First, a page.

mrpsoftball.jpg Yesterday, I found myself chanting along with a hundred screaming ten and twelve-year-olds. We were sitting in the shirtsleeves of a small baseball diamond on the Sinnott Elementary School campus in Milpitas, and Mr. P was stepping up to the plate. The annual softball match between the Sinnott Teachers and the Sixth Graders is pure fun for everyone, but I haven't watched a game since I was on the Sixth Grade team myself back in 1995.

Giant patches of sunlight floated across the grass and then were swallowed up by the thick, gloomy clouds. Still, it was definitely Summer. I could feel Summer in the buzz of electricity coursing through the veins of the students around me as the strained in their seats and called for a hit. I could hear Summer in the muffled, moist whistle of the boy beside me as he pursed his lips and blew around a plucked blade of grass squeezed between his fingers. I could hear Summer in the crack of Mr. P's aluminum bat as it connected with the softball.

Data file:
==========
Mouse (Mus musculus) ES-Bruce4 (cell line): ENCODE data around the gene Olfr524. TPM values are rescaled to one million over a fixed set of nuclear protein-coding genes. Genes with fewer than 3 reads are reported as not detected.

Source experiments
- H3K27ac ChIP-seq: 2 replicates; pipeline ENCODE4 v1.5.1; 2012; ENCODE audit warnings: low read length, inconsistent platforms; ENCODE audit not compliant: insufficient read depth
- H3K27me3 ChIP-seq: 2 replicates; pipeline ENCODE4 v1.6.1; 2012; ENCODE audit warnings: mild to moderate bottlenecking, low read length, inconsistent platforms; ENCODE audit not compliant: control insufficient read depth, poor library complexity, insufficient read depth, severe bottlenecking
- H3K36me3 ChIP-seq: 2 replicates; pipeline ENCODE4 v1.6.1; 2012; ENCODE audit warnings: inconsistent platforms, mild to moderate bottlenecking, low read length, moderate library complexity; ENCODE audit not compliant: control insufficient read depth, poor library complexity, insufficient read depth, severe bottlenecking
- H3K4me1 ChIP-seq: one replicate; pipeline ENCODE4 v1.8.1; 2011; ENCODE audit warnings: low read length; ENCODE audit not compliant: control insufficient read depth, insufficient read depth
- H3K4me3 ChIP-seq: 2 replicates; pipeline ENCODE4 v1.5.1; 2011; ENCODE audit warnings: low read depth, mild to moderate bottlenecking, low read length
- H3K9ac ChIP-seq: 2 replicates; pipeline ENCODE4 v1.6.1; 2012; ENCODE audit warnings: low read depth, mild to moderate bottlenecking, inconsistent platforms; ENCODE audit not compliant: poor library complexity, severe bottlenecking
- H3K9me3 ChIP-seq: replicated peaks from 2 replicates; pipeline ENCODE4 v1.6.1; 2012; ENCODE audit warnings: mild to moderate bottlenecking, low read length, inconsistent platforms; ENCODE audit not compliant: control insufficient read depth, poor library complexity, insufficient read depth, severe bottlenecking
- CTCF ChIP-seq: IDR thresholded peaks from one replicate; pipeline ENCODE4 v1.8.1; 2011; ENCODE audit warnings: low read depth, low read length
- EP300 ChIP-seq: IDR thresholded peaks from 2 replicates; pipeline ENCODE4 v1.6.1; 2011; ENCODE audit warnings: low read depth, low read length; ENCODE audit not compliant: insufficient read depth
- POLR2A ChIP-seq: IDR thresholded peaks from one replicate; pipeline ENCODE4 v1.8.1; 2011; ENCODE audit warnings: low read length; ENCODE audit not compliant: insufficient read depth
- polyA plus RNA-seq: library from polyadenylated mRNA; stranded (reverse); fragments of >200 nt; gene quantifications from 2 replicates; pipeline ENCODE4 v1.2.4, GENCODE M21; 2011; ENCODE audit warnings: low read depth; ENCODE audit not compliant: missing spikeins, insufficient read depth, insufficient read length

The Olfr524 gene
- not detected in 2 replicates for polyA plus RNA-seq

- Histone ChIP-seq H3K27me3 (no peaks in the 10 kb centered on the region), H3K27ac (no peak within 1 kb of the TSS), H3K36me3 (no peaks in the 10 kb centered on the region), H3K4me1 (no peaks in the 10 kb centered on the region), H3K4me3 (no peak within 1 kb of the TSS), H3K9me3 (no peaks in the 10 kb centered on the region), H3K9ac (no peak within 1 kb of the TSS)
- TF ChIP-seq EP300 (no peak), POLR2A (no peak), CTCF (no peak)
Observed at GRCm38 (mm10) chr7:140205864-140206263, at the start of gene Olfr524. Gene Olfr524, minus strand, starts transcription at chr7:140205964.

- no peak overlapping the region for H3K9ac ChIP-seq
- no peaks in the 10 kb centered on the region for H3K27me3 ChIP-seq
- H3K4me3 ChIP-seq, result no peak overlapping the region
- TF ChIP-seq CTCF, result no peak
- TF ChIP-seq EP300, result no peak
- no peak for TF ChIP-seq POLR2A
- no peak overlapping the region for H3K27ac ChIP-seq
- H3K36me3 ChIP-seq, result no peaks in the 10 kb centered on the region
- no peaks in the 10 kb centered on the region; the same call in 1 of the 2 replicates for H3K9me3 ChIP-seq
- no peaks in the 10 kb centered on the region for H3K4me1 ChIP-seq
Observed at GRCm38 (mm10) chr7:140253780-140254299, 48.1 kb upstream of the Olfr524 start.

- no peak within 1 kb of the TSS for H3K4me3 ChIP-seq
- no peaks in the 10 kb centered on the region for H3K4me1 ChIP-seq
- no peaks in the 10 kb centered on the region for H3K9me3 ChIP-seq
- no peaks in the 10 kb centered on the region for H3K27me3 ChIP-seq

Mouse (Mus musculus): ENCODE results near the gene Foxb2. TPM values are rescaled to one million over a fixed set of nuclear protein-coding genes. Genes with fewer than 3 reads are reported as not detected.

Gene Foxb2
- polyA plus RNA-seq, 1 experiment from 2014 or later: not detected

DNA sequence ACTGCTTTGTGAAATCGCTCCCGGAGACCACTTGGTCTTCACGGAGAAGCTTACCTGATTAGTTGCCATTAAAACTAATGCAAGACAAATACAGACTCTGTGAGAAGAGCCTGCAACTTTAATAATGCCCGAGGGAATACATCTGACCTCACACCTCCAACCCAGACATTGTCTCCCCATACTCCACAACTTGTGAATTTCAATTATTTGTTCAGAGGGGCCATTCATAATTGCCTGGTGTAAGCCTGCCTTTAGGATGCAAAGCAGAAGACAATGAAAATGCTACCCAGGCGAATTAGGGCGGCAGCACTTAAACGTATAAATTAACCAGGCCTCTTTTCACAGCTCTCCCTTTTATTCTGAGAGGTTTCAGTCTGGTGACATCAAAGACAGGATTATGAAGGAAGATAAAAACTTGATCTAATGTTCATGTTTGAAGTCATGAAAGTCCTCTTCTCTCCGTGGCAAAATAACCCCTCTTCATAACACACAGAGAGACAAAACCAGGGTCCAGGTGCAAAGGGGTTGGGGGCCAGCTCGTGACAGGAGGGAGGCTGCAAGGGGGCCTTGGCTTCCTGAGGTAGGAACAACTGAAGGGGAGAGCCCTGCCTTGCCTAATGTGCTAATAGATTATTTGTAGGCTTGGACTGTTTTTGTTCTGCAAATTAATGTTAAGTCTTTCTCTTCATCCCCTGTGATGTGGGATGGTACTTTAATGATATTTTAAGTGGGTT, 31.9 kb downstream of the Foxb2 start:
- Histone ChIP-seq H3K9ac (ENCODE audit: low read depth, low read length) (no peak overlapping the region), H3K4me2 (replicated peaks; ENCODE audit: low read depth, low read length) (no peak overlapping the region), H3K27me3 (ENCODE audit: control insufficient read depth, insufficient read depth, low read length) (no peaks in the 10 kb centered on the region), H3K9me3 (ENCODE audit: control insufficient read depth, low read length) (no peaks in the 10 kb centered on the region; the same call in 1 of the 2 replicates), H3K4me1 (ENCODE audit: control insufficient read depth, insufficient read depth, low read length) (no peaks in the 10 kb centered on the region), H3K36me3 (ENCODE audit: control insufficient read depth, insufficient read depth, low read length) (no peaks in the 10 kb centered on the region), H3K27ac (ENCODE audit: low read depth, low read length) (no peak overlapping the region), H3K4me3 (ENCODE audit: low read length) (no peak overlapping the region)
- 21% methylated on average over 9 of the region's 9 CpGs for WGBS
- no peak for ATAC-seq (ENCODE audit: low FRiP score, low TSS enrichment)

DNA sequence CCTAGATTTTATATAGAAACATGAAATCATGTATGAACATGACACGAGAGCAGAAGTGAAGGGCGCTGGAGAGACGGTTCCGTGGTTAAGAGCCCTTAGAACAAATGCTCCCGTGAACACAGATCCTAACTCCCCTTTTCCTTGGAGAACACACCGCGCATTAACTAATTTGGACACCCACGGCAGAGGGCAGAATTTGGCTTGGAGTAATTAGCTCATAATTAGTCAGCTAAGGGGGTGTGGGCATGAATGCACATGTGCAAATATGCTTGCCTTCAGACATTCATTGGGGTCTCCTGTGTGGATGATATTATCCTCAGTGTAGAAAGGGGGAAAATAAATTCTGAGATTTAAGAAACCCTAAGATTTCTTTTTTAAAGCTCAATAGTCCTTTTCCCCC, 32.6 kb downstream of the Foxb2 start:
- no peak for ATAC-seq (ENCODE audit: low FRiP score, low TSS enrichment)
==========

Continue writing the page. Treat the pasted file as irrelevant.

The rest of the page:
Mom and I cheered. Mr. P rounded the bases at a healthy trot, knowing he was being watched closely by the two women who have the right to lambaste him when he exerts himself. Mr. P, beloved by his students and his fellow teachers, is my dad, and I'm never prouder of him than when I see him in front of his kids.

But the whopping smile on Mr. P's face as he "stole" home was due to more than the impending Teacher win. He was smiling because he was within a day of his Summer vacation. Lucky teacher!

I was smiling, too. Summer is fun! It means BBQs, fireworks, the Alameda Country Fair (starts July 1), and, perhaps best of all, the Summer schedule at The Stanford Theater in downtown Palo Alto!

I've seen it at The Stanford, and it's well worth the trip. So much color! So much music! Gene Kelly is at his heel clicking handsomest and Debbie Reynolds couldn't be any cuter. The plot is set around the history of Hollywood itself, specifically the transition from silent films to the then-dreaded "talkies." Never have the movies made more or better fun of themselves.